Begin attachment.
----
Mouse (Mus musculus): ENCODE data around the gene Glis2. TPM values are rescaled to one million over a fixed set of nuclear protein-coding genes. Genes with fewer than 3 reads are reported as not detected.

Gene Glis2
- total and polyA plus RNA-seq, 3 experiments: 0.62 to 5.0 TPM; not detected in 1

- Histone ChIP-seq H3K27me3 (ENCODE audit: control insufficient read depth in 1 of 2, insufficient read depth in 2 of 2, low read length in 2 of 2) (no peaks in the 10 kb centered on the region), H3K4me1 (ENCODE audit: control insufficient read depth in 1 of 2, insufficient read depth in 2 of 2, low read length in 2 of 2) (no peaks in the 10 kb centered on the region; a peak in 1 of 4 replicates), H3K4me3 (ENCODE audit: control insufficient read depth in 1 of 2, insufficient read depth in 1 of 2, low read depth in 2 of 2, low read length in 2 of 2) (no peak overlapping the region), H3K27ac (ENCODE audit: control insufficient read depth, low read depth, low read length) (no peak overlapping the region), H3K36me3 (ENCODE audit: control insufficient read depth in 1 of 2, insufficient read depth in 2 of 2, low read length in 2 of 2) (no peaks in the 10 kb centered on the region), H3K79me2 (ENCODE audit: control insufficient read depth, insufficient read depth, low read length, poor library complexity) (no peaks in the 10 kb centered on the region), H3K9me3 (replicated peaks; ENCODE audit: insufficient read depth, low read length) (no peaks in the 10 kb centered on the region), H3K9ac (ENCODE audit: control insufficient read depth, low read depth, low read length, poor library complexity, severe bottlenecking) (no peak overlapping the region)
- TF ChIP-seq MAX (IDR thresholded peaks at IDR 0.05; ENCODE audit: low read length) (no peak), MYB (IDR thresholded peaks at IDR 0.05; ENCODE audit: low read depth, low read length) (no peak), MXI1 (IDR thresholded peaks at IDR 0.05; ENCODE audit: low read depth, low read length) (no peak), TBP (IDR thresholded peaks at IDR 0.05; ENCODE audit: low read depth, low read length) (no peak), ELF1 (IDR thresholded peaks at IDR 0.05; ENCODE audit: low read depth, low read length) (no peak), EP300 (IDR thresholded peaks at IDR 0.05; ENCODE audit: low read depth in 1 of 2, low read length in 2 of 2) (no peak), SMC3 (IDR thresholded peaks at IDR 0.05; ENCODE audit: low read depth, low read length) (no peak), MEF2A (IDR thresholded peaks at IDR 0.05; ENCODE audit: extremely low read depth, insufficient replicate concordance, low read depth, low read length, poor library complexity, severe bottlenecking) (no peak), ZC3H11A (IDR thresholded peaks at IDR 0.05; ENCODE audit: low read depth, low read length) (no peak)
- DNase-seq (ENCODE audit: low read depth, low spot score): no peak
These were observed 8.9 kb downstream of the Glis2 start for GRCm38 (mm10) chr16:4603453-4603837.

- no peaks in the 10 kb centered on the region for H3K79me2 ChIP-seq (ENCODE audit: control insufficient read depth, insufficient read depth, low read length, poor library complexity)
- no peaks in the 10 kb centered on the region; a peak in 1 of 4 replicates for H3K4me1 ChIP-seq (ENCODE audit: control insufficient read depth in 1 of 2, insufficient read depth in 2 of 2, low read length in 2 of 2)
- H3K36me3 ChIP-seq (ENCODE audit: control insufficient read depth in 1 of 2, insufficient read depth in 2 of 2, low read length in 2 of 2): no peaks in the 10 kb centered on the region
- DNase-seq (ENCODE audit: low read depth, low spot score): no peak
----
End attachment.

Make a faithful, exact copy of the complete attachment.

Mouse (Mus musculus): ENCODE data around the gene Glis2. TPM values are rescaled to one million over a fixed set of nuclear protein-coding genes. Genes with fewer than 3 reads are reported as not detected.

Gene Glis2
- total and polyA plus RNA-seq, 3 experiments: 0.62 to 5.0 TPM; not detected in 1

- Histone ChIP-seq H3K27me3 (ENCODE audit: control insufficient read depth in 1 of 2, insufficient read depth in 2 of 2, low read length in 2 of 2) (no peaks in the 10 kb centered on the region), H3K4me1 (ENCODE audit: control insufficient read depth in 1 of 2, insufficient read depth in 2 of 2, low read length in 2 of 2) (no peaks in the 10 kb centered on the region; a peak in 1 of 4 replicates), H3K4me3 (ENCODE audit: control insufficient read depth in 1 of 2, insufficient read depth in 1 of 2, low read depth in 2 of 2, low read length in 2 of 2) (no peak overlapping the region), H3K27ac (ENCODE audit: control insufficient read depth, low read depth, low read length) (no peak overlapping the region), H3K36me3 (ENCODE audit: control insufficient read depth in 1 of 2, insufficient read depth in 2 of 2, low read length in 2 of 2) (no peaks in the 10 kb centered on the region), H3K79me2 (ENCODE audit: control insufficient read depth, insufficient read depth, low read length, poor library complexity) (no peaks in the 10 kb centered on the region), H3K9me3 (replicated peaks; ENCODE audit: insufficient read depth, low read length) (no peaks in the 10 kb centered on the region), H3K9ac (ENCODE audit: control insufficient read depth, low read depth, low read length, poor library complexity, severe bottlenecking) (no peak overlapping the region)
- TF ChIP-seq MAX (IDR thresholded peaks at IDR 0.05; ENCODE audit: low read length) (no peak), MYB (IDR thresholded peaks at IDR 0.05; ENCODE audit: low read depth, low read length) (no peak), MXI1 (IDR thresholded peaks at IDR 0.05; ENCODE audit: low read depth, low read length) (no peak), TBP (IDR thresholded peaks at IDR 0.05; ENCODE audit: low read depth, low read length) (no peak), ELF1 (IDR thresholded peaks at IDR 0.05; ENCODE audit: low read depth, low read length) (no peak), EP300 (IDR thresholded peaks at IDR 0.05; ENCODE audit: low read depth in 1 of 2, low read length in 2 of 2) (no peak), SMC3 (IDR thresholded peaks at IDR 0.05; ENCODE audit: low read depth, low read length) (no peak), MEF2A (IDR thresholded peaks at IDR 0.05; ENCODE audit: extremely low read depth, insufficient replicate concordance, low read depth, low read length, poor library complexity, severe bottlenecking) (no peak), ZC3H11A (IDR thresholded peaks at IDR 0.05; ENCODE audit: low read depth, low read length) (no peak)
- DNase-seq (ENCODE audit: low read depth, low spot score): no peak
These were observed 8.9 kb downstream of the Glis2 start for GRCm38 (mm10) chr16:4603453-4603837.

- no peaks in the 10 kb centered on the region for H3K79me2 ChIP-seq (ENCODE audit: control insufficient read depth, insufficient read depth, low read length, poor library complexity)
- no peaks in the 10 kb centered on the region; a peak in 1 of 4 replicates for H3K4me1 ChIP-seq (ENCODE audit: control insufficient read depth in 1 of 2, insufficient read depth in 2 of 2, low read length in 2 of 2)
- H3K36me3 ChIP-seq (ENCODE audit: control insufficient read depth in 1 of 2, insufficient read depth in 2 of 2, low read length in 2 of 2): no peaks in the 10 kb centered on the region
- DNase-seq (ENCODE audit: low read depth, low spot score): no peak